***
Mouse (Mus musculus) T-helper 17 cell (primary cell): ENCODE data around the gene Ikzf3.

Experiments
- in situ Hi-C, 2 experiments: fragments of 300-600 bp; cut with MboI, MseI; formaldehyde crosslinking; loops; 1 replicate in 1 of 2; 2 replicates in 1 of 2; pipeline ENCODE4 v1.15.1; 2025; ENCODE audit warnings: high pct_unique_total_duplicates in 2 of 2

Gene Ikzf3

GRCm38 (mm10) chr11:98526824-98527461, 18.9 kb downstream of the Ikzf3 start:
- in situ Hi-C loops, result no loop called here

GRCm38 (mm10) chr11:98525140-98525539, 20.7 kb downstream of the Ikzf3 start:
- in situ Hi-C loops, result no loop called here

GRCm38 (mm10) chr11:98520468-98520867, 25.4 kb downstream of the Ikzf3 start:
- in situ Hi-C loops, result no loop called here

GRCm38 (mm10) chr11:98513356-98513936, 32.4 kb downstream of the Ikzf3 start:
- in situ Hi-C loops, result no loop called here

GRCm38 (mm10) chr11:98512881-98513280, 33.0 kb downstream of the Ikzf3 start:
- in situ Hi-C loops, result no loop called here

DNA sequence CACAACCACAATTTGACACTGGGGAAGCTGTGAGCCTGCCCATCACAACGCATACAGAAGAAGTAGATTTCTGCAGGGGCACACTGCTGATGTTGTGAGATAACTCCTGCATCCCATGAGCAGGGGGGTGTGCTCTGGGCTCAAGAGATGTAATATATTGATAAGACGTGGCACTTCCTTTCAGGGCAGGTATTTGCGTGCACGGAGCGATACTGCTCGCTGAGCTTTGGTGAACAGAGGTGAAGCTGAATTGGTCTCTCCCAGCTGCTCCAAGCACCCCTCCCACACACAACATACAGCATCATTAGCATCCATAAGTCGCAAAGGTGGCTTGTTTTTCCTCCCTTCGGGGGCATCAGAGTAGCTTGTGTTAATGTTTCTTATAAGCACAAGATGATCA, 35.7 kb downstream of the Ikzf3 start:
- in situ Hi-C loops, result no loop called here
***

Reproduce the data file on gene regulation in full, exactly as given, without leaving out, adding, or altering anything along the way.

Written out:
Mouse (Mus musculus) T-helper 17 cell (primary cell): ENCODE data around the gene Ikzf3.

Experiments
- in situ Hi-C, 2 experiments: fragments of 300-600 bp; cut with MboI, MseI; formaldehyde crosslinking; loops; 1 replicate in 1 of 2; 2 replicates in 1 of 2; pipeline ENCODE4 v1.15.1; 2025; ENCODE audit warnings: high pct_unique_total_duplicates in 2 of 2

Gene Ikzf3

GRCm38 (mm10) chr11:98526824-98527461, 18.9 kb downstream of the Ikzf3 start:
- in situ Hi-C loops, result no loop called here

GRCm38 (mm10) chr11:98525140-98525539, 20.7 kb downstream of the Ikzf3 start:
- in situ Hi-C loops, result no loop called here

GRCm38 (mm10) chr11:98520468-98520867, 25.4 kb downstream of the Ikzf3 start:
- in situ Hi-C loops, result no loop called here

GRCm38 (mm10) chr11:98513356-98513936, 32.4 kb downstream of the Ikzf3 start:
- in situ Hi-C loops, result no loop called here

GRCm38 (mm10) chr11:98512881-98513280, 33.0 kb downstream of the Ikzf3 start:
- in situ Hi-C loops, result no loop called here

DNA sequence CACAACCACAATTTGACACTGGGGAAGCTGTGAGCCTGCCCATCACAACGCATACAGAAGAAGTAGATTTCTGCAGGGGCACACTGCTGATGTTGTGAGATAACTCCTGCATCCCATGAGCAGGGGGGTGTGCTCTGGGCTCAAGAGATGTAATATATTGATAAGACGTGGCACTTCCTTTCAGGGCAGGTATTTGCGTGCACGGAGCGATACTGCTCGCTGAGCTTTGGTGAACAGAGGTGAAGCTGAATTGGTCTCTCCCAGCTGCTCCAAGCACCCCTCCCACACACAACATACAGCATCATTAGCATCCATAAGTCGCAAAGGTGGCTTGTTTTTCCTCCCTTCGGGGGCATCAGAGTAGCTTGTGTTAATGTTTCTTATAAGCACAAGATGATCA, 35.7 kb downstream of the Ikzf3 start:
- in situ Hi-C loops, result no loop called here